But there is another, larger class of appellate opinions that do not advance the law, but merely apply existing well-established rules to resolve disputes arising in routine factual situations. In order to preserve the legitimacy of judicial institutions, appellate courts provide litigants with written statements of the grounds of decision. But it is not necessary that these opinions be included in the vast and quickly growing body of common law, for they add nothing of substance to what is already there. Also, their exclusion from the body of precedent permits the courts to decide these cases much more quickly than would be the case if they were writing for the ages. Accordingly in recent decades they have been issued as “unpublished” decisions, and are not regarded as precedent binding either the court or subsequent litigants. Some courts even forbid their citation, except (as in the Ninth Circuit) for purposes of establishing law of the case, issue or claim preclusion, or “for factual purposes, such as to show double jeopardy, sanctionable conduct, notice, entitlement to attorneys' fees, or the existence of a related case.”
When appellate courts began issuing “unpublished” opinions, they really were unpublished--they could be obtained in typed form from the clerk, but generally not otherwise. They were not indexed, and their very existence was scarcely known beyond the parties and, occasionally, certain frequent institutional litigants who had the interest and resources to keep track of them. But since then the information explosion has overtaken the old system. “Unpublished” decisions are available on Westlaw and Lexis, on the Internet, and in a whole library of specialized reporters ranging from long-established looseleaf serials like those of cch and bna to the more informal circulars that now appear in almost every area of practice. So the word “unpublished” has become purely a term of art, actually meaning “non-precedential.”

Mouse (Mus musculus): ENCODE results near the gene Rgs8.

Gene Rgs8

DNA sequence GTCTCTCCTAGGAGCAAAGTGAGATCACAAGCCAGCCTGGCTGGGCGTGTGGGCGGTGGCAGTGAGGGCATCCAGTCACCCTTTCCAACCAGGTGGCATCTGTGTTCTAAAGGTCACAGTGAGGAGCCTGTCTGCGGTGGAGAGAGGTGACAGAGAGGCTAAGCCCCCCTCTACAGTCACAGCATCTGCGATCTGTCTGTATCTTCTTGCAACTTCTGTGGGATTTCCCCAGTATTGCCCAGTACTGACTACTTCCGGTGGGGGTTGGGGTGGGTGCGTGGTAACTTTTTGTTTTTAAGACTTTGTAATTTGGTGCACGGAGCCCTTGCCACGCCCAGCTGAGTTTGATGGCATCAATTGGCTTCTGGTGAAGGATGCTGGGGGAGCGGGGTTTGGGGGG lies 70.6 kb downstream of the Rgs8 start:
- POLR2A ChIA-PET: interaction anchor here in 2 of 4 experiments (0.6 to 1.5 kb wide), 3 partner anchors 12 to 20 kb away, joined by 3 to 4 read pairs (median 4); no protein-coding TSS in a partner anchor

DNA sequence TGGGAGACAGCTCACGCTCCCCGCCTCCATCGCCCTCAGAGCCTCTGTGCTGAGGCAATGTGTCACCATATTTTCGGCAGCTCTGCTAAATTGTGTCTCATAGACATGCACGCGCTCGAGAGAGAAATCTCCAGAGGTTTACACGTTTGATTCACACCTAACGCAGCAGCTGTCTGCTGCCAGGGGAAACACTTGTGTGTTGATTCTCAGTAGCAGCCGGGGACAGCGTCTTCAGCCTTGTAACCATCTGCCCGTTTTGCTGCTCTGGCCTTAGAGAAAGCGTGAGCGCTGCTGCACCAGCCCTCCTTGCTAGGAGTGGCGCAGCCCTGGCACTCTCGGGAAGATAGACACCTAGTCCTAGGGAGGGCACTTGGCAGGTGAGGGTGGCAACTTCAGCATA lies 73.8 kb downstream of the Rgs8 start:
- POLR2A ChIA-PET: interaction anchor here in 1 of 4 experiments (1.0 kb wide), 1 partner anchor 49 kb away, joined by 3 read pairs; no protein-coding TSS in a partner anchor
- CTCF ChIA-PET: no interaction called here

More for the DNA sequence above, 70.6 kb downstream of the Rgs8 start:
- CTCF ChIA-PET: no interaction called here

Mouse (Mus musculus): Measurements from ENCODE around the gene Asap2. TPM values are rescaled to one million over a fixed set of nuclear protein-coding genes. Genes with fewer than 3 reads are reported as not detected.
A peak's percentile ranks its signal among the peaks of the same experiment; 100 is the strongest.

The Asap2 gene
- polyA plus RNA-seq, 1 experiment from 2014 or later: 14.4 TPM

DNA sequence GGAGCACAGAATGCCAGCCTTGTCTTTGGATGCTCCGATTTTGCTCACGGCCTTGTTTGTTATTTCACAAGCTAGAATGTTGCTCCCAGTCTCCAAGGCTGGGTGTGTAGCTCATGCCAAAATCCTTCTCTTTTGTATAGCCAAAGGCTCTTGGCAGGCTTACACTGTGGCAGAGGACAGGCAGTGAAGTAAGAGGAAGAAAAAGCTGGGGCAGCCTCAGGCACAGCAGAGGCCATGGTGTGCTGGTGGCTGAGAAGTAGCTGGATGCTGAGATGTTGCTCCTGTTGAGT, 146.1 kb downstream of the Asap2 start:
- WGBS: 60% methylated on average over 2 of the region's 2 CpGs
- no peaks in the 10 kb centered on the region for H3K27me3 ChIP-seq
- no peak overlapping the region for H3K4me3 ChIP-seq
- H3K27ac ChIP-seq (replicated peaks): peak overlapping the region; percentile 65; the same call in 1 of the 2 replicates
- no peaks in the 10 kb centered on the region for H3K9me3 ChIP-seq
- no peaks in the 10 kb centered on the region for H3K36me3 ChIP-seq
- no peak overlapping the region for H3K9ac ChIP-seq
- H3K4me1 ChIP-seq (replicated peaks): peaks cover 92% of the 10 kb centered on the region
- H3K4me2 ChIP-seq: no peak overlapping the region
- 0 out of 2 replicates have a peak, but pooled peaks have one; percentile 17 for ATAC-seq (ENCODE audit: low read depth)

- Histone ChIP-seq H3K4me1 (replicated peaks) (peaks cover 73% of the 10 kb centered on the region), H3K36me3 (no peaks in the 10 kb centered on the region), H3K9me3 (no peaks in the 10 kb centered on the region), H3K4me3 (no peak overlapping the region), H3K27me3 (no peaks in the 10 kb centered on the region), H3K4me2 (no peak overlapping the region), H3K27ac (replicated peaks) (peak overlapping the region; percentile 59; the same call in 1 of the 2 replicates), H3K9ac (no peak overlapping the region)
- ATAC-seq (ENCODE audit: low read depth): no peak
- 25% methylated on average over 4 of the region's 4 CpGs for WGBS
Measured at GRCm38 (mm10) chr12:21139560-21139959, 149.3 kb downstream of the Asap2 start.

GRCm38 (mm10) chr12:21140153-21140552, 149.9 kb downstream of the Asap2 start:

Anastasoff v. U.S.
On August 22, 2000, the Eighth Circuit dramatically recast the whole debate on this topic with its decision in Anastasoff v. United States,--F.3d--, 2000 WL 1182813. The question was whether Anastasoff's tax refund demand was timely. An earlier non-precedential circuit decision, if followed, *92 would have led to a holding against Anastasoff, but (relying on the circuit rule) Anastasoff argued that because it was unpublished it was not binding. The Eighth Circuit held not only that it was binding, but that the Constitution forbade non-precedential dispositions. Judge Richard S. Arnold, who wrote the opinion, had recently published an extra-judicial plea for respect for the “vast underground body of law” found in unpublished opinions. [FN2] Now he has brought that whole body of law (in the Eighth Circuit, anyway) up to the surface.